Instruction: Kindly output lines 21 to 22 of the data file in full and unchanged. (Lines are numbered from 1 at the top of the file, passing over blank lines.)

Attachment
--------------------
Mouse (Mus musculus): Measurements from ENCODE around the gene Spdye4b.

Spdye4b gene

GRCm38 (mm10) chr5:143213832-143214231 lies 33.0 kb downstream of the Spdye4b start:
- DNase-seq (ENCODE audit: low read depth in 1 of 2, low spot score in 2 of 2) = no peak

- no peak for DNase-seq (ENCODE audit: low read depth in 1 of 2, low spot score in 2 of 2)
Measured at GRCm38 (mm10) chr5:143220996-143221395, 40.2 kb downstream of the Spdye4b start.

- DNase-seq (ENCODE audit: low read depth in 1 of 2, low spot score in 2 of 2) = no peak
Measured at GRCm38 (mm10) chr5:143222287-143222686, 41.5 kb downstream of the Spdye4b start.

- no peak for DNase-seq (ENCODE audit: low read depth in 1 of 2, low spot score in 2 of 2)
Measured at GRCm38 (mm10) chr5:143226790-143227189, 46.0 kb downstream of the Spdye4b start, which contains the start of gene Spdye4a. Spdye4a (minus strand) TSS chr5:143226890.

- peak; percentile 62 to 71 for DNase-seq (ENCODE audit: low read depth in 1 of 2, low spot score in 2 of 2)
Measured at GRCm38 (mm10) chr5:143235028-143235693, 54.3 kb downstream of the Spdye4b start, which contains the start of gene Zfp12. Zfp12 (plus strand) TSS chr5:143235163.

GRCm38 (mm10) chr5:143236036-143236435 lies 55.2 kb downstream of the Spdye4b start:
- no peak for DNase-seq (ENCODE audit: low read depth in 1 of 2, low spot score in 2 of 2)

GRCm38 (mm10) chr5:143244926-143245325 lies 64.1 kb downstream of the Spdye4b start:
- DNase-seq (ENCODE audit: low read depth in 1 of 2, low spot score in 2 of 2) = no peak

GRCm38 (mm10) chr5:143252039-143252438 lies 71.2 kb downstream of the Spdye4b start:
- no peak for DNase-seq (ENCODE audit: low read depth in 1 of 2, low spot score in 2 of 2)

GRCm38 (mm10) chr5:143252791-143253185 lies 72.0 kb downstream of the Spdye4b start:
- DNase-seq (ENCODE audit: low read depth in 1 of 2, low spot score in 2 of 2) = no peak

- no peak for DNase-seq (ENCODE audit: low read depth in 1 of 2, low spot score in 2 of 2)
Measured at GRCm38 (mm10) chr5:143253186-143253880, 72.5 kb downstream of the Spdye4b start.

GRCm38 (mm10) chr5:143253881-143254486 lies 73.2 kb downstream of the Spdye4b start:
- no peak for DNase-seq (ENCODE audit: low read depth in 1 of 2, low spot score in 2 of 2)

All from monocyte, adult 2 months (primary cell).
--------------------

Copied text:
- no peak for DNase-seq (ENCODE audit: low read depth in 1 of 2, low spot score in 2 of 2)
Measured at GRCm38 (mm10) chr5:143253186-143253880, 72.5 kb downstream of the Spdye4b start.